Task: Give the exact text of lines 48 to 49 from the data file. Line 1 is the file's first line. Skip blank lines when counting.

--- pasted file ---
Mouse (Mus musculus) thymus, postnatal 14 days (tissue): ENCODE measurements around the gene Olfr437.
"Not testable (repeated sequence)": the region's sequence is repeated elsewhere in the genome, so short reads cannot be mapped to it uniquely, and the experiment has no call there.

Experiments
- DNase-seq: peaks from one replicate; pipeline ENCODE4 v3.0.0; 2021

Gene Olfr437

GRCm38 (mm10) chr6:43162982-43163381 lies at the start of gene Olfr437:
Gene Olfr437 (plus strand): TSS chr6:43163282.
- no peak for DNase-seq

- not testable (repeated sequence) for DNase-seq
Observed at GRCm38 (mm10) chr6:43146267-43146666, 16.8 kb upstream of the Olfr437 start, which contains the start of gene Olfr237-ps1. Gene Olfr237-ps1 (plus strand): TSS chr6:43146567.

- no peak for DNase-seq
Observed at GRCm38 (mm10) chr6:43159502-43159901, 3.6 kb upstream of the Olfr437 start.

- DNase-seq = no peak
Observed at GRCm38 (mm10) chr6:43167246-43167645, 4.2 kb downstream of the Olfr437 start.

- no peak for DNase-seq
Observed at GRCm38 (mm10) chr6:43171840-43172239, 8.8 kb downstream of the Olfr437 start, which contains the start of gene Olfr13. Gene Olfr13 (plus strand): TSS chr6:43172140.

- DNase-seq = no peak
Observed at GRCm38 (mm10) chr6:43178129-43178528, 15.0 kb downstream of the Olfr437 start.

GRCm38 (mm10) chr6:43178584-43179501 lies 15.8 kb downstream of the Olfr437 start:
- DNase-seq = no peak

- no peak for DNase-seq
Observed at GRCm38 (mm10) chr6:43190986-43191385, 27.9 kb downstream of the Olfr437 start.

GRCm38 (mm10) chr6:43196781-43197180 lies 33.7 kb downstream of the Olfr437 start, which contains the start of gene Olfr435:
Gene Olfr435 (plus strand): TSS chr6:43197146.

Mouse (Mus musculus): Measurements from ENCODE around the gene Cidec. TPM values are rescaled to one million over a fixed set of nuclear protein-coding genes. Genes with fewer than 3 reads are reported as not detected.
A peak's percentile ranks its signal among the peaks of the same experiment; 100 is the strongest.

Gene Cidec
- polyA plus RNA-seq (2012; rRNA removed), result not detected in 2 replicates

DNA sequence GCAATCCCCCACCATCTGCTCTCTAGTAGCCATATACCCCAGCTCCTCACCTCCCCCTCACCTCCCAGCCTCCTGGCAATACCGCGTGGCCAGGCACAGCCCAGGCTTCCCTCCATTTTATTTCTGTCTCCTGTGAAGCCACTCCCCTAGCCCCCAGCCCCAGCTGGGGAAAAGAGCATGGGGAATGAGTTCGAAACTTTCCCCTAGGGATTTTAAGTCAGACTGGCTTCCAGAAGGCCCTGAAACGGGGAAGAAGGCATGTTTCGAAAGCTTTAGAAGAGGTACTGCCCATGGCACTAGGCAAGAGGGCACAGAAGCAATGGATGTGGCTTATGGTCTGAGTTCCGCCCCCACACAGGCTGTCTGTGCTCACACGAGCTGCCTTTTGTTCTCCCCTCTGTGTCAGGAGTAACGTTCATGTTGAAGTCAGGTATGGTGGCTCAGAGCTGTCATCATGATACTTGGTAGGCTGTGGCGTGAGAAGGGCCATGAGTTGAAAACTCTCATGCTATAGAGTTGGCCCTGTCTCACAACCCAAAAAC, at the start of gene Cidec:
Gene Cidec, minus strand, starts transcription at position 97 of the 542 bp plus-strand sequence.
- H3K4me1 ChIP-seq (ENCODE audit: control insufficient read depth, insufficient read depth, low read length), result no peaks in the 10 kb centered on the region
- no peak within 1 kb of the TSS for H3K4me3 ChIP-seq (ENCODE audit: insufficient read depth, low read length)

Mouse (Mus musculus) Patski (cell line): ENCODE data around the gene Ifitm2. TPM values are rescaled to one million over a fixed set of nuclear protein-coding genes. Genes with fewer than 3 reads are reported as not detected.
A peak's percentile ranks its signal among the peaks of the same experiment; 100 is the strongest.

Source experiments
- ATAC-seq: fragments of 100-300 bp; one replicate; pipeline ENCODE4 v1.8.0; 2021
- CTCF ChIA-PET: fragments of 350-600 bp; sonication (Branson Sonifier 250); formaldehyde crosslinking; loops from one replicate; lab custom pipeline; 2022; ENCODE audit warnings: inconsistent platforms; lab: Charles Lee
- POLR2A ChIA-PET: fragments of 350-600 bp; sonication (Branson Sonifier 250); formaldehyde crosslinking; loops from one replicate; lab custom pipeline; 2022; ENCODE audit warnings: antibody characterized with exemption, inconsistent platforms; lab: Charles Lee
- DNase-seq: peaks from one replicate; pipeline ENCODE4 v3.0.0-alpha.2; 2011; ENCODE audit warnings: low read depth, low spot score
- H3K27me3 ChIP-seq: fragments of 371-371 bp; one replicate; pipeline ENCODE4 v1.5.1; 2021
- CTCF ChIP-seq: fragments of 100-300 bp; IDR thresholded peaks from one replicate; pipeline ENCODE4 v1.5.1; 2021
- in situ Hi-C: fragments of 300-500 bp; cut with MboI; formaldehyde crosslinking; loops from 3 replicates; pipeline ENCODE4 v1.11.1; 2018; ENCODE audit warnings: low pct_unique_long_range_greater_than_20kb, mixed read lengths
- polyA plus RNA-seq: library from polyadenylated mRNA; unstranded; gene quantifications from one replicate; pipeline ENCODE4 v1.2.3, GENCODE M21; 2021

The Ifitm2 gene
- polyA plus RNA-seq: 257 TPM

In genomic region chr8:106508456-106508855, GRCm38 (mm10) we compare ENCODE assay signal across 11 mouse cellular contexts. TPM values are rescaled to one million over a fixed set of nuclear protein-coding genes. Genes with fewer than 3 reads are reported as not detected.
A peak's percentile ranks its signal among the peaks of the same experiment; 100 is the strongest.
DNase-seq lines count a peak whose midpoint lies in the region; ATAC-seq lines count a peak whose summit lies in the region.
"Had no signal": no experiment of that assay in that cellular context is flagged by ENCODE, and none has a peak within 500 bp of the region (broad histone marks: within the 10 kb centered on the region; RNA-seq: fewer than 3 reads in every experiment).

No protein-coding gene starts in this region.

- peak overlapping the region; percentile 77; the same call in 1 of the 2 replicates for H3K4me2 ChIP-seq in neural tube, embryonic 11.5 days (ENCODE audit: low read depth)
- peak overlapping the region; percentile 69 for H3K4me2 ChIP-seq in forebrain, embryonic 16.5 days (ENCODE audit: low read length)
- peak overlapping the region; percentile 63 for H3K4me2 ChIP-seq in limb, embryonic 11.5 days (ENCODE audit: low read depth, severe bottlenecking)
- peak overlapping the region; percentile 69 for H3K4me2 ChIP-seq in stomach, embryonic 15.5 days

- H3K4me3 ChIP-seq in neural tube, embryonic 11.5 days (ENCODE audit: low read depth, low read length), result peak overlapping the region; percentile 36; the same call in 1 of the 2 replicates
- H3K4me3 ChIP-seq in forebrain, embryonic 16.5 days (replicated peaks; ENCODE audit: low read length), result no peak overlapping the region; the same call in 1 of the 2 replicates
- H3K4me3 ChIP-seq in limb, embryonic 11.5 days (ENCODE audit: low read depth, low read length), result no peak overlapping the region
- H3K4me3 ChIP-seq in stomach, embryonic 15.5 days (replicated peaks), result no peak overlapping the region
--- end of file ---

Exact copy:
DNase-seq lines count a peak whose midpoint lies in the region; ATAC-seq lines count a peak whose summit lies in the region.
"Had no signal": no experiment of that assay in that cellular context is flagged by ENCODE, and none has a peak within 500 bp of the region (broad histone marks: within the 10 kb centered on the region; RNA-seq: fewer than 3 reads in every experiment).